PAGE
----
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March is here ... and so is the madness

Esko senior Ava Gonsorowski grabs a rebound in front of Cloquet sophomore Vanna Kelley during a November basketball game. PIne Journal File Photo

CLOQUET—It was the last day of February on Tuesday, but Allie Wojtysiak and the Cloquet girls basketball team began March Madness a little early.

Yes, this is the time of year on the hardwood where brackets become busted, emotions run wild and buzzer-beaters aren't uncommon.

That was the scene Tuesday when Wojtysiak banked in a shot underneath the basket with 4 seconds remaining to lead the Lumberjacks to a 63-61 victory over Princeton in an incredible Section 7AAA quarterfinal in Cloquet.

As the ball went through the net, the crowd erupted, the horn sounded and not long after, first-year coach Heather Young addressed her team in the locker room.

"It's the playoffs," she said. "It's the best time of year."

For Young's fourth-seeded Lumberjacks (15-12), Tuesday was their first postseason win in recent memory. The program last went to the state tournament in 2004 when Young coached them prior to having her daughter and taking time away to be a mom.

Now back, Young and her team will travel to top-seeded Grand Rapids for Saturday's semifinals at 2 p.m. in a game Cloquet has been waiting for. The Lumberjacks have lost their only two meetings to the No. 8 state-rated Thunderhawks, their first by nine points, and the second one by 50.

"We have some redeeming to do," said Young of their 87-37 loss on Feb. 10. "We are fortunate to get another opportunity."

Second-seeded and No. 10 state-ranked Hermantown, meanwhile, sits on the opposite side of the bracket. The finals will be next Thursday at Duluth Denfeld.

The sophomore Wojtysiak — assisted by senior Nicole Blatchford on Tuesday's game-winner — centered Cloquet with 16 points against the fifth-seeded Tigers. Blatchford, the team's captain, and 6-foot-2 junior center Carmen Foss followed with 13 points apiece.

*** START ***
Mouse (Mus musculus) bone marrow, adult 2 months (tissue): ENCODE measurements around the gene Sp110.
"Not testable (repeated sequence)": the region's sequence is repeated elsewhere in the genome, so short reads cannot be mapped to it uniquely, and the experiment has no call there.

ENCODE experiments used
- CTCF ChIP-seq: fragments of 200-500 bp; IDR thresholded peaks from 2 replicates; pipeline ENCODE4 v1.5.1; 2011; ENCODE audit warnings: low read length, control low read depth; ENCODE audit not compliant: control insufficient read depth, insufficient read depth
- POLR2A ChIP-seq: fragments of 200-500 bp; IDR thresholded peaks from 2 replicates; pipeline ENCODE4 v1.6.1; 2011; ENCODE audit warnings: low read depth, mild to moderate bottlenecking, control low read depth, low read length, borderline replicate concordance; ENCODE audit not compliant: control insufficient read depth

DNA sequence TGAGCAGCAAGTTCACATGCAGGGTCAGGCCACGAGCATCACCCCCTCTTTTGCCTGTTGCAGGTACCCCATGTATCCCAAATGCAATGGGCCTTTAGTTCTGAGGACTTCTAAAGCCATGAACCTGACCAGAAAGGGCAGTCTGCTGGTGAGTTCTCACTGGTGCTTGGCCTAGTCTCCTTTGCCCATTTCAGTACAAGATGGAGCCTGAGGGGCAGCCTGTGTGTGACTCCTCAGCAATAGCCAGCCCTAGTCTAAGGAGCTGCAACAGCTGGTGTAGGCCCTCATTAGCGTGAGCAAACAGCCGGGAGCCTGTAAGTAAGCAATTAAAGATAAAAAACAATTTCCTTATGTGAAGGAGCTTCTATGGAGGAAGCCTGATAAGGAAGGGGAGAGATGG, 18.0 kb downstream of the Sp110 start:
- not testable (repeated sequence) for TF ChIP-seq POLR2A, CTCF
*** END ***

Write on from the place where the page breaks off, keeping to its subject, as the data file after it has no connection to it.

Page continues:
Speaking of scoring, Esko senior Ava Gonsorowski does it with the best of them. She currently ranks fourth in school history with 1,579 points and will be pivotal in pacing the Eskomos in a deep 7AA field.

While top-seeded Esko (21-6) has been to the finals every year since 2009 — or when Gonsorowski and her five senior teammates were fourth-graders — plenty of challengers want their time to shine.

Co-No. 1 seed Duluth Marshall is having a breakout year, while fellow Northland teams including Two Harbors, Proctor, and International Falls all field solid squads.On the opposing side sits Pequot Lakes, the section's defending champ and the team that edged Esko in last year's final, 62-58.

The Eskomos eased by Hinckley-Finlayson in Tuesday's opener 66-7, leading 39-0 at halftime. They face Aitkin in Saturday's quarters at 7:15 p.m. with the semis and finals set for next Tuesday and Friday at the University of Minnesota-Duluth's Romano Gymnasium — a familiar venue for Esko.

That's where Gonsorowski and her teammates had scissors in hand as they snipped down nets on their way to the state tournament their freshman and sophomore years. To make it back a third time in their final season would only be fitting.

"We all want it and are all gunning for it. We're trying to finish with a bang," said Gonsorowski, who has been playing with her classmates since second grade. "It always feels good to stand up on that ladder and take a cut. We want to be there again."

Coach Scott Antonutti, however, added that anything can happen in the playoffs as in the end, "it comes down to four games."

That fourth game could pit Esko against Pequot Lakes again in a finals rematch. Antonutti's Eskomos edged the Patriots 54-46 on Jan. 19 and a potential season sweep would be that much sweeter.

"That'd be nice," Antonutti said, "but it doesn't matter to me who we face as long as we get a chance in that section final."